Equivocation by Bill Cain
Directed by Alain Chamsi
Kanata Theatre’s production of Equivocation contains so many fine moments that you’re left saddened by the fact that it ultimately doesn’t work.
Director Alain Chamsi and his colleagues have worked with diligence and discernment to bring shape and substance to a play that uses an imagined crisis in Shakespeare’s life as a platform for an examination of the fragility of truth in a hothouse political climate.
But ultimately the centre does not hold. Playwright Bill Cain, a Jesuit priest whose moonlighting activities including scripting an episode of House of Cards, has solid credentials, and this 2009 play has been acclaimed in many quarters. But it’s overly ambitious in scope, thematically cluttered, structurally uncertain and at times painfully glib and facile.
Furthermore, when it comes to tone, it attempts to have it both ways — expecting the audience to go along with moments of serious drama, which include a pair of gruesome public hangings, while also expecting them to revel in episodes of comic buffoonery as well as bits of more subtle satire. It’s an uneasy fusion.
There’s a moment late in the evening when a male cast member shows up as Lady Macbeth — and yes, we know that in these times men and boys would be playing female roles. But here, the script clearly requires the sequence to be played for laughs as the watching King James l (whose sexuality has historically been questioned) is entranced by what essentially comes across as a drag turn. It’s questionable whether director Alain Chamsi could have done these moments any differently — but they cheapen the more serious purpose of this play.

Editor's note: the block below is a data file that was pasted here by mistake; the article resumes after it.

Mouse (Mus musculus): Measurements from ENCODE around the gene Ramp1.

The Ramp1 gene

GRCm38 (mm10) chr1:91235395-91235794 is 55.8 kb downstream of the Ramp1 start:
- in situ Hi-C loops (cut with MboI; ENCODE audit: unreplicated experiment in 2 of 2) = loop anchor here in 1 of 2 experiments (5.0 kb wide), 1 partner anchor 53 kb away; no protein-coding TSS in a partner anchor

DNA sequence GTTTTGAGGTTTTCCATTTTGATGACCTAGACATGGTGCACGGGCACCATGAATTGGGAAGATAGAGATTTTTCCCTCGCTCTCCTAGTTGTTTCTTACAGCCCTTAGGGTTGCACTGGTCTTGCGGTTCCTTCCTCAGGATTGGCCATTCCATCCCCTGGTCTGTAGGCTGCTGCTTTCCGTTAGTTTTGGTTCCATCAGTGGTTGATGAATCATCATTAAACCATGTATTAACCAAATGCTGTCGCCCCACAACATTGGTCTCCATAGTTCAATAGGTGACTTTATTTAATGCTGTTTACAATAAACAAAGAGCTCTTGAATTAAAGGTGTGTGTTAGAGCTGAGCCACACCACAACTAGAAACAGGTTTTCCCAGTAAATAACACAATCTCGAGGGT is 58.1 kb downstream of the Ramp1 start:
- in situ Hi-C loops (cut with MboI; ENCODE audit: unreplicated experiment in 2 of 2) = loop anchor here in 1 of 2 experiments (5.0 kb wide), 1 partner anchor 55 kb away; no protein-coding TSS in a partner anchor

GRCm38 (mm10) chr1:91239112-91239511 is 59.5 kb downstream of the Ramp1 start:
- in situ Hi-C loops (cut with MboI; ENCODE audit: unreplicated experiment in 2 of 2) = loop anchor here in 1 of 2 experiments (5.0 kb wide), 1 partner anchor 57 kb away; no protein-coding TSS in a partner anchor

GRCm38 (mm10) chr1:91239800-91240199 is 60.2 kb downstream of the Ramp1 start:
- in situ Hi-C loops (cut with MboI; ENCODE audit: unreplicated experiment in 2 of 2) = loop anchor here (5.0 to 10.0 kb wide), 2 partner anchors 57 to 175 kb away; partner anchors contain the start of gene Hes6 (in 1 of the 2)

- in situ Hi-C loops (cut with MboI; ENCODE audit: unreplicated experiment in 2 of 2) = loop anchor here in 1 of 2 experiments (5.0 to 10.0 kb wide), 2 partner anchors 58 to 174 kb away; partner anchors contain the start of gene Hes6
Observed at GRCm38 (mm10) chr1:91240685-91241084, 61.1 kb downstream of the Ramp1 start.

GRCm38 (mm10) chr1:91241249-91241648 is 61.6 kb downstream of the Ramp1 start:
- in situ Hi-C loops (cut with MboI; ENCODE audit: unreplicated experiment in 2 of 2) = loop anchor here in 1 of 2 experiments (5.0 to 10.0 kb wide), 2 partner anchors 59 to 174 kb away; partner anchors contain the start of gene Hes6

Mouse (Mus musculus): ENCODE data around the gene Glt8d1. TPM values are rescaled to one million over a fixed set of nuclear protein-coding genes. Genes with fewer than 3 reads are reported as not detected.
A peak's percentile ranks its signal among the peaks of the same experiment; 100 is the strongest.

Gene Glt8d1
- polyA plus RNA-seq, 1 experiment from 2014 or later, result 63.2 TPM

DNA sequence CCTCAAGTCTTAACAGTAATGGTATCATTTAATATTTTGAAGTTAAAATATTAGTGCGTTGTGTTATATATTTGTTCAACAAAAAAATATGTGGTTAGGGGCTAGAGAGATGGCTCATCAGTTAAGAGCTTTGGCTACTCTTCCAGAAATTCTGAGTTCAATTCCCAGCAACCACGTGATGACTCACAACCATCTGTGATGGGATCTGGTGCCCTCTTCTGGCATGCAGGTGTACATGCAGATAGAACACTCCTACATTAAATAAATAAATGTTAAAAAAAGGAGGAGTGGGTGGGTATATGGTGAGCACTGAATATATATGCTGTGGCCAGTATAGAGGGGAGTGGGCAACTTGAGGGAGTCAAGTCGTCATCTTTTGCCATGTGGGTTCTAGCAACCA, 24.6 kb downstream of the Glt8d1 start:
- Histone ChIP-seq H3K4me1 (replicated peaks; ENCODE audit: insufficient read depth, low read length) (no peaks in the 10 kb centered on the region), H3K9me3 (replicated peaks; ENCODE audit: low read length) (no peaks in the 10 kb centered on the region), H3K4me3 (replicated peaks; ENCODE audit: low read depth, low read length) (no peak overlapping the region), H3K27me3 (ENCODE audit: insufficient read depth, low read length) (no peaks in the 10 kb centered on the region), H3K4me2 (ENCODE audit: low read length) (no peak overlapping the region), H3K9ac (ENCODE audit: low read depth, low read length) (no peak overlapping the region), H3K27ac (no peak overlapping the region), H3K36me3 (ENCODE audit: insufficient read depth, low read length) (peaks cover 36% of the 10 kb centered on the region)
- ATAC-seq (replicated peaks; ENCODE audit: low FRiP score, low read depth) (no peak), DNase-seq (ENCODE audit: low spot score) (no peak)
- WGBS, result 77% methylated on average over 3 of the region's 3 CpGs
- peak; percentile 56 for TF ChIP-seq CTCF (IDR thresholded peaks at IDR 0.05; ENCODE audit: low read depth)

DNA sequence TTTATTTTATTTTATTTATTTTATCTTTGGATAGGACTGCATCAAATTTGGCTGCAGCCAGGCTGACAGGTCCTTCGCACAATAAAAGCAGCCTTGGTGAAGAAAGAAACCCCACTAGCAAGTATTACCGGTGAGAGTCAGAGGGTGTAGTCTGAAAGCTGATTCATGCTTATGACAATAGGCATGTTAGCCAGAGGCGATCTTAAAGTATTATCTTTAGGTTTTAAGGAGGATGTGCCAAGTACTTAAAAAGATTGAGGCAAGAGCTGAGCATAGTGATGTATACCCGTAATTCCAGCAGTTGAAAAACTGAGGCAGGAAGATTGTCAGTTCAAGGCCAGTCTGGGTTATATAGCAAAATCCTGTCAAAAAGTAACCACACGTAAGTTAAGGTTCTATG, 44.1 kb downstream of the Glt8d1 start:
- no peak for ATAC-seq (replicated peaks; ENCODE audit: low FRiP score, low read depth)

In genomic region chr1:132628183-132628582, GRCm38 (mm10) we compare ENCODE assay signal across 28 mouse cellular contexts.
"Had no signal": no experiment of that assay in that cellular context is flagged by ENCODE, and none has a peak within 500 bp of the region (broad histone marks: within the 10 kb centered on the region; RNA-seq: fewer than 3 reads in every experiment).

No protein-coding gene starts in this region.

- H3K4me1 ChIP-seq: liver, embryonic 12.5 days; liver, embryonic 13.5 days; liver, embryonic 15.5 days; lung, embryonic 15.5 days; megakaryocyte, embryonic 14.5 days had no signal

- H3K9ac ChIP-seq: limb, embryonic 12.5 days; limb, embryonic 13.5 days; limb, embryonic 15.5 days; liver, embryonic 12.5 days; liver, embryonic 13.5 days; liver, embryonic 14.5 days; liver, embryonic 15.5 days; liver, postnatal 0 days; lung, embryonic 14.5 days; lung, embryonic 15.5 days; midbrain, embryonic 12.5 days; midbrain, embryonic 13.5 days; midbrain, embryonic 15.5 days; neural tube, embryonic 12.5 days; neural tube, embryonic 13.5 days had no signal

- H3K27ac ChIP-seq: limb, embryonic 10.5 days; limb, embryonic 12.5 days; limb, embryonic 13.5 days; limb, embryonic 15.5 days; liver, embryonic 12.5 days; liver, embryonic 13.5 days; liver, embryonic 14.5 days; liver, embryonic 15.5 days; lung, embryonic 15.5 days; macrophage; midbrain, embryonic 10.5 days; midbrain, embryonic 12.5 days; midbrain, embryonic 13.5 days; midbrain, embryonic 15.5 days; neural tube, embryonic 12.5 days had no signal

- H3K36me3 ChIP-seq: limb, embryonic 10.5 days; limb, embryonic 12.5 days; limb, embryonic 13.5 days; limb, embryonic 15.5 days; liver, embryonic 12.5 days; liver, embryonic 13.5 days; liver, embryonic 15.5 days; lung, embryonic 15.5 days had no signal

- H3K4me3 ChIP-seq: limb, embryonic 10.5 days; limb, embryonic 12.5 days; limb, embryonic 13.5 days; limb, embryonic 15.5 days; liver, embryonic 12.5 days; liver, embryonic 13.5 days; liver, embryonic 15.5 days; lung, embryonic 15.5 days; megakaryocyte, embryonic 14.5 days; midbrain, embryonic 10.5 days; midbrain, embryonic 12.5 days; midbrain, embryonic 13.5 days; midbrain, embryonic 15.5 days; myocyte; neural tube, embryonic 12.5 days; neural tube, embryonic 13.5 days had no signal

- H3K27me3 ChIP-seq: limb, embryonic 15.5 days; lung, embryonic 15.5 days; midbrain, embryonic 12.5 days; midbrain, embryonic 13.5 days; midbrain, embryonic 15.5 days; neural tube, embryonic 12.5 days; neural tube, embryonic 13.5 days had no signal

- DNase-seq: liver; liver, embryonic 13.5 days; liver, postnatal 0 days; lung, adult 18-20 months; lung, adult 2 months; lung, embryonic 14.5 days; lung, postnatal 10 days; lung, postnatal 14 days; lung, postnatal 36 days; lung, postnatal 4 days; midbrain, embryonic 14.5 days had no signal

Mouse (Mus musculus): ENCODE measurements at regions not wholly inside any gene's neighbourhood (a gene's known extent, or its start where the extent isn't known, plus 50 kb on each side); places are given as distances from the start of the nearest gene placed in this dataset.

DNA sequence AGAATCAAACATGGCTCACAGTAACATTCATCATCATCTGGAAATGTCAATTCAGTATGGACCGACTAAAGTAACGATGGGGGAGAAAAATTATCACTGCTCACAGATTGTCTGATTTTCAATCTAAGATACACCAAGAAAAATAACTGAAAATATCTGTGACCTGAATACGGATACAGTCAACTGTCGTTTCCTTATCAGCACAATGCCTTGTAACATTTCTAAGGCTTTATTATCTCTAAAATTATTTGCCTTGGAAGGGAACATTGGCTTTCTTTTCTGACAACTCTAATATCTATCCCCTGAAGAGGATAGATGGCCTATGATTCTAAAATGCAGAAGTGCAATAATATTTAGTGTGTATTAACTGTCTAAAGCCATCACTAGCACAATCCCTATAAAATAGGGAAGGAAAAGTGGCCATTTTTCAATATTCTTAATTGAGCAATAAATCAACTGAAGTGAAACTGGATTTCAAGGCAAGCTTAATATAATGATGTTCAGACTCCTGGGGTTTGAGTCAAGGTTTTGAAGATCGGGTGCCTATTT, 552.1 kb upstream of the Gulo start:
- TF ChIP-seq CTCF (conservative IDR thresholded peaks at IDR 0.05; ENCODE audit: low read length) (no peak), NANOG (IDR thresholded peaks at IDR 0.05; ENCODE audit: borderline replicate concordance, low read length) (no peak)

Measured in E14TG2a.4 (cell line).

Furthermore, if an audience is to appreciate that purpose, it needs to have context for what is happening. Bits of Shakespearean text crop along with references to some of the Bard’s playwriting contemporaries — and they suggest a script obsessed with demonstrating its knowledge and erudition. Then, there’s the assumption that we will be informed enough to appreciate the clever wordplay and dramatic mischief — that when the storm scene from King Lear makes a bewildering intrusion into the first act, we will soon recognize it for what it is, and then enjoy the revelation that we are actually watching squabbling actors from Shakespeare’s company in rehearsal for this darkest of tragedies. So yes, we are being told about the difference between performance and reality here, but we’re also being subjected to a script overly anxious to show off.
More significantly, the play seems to labour under the misapprehension that everybody knows about the notorious 1605 GunPowder Plot, which saw a group of Roman Catholic dissidents conspire to blow up Parliament and the King. Instead, many audience members may be losing their moorings early on with that crucial opening scene when Shakespeare (known as “Shagspeare” in this play) has an ominous confrontation with Robert Cecil, the king’s secretary of state.
Cecil wants Shakespeare to convert a scenario prepared by the King about the Gunpowder Plot into a viable stage piece and will not brook the playwright’s protestation that he doesn’t write about current events.
Cain’s script assumes that we know what Cecil is talking about — a dubious assumption — but the scene still survives at Kanata because of the icy menace of Gordon Walls’s portrayal of Cecil and Bruce Rayfuse’s display of shambling vulnerability and buffeted integrity as the embattled Shakespeare. There is also an element of cutting satire here as it becomes palpably clear that we’re witnessing a Jacobean example of spin: by writing a play conforming to the government’s version of the Gunpowder plot, Shakespeare will essentially be delivering a propaganda piece — and he can’t stomach the thought of delivering a script that — well — equivocates.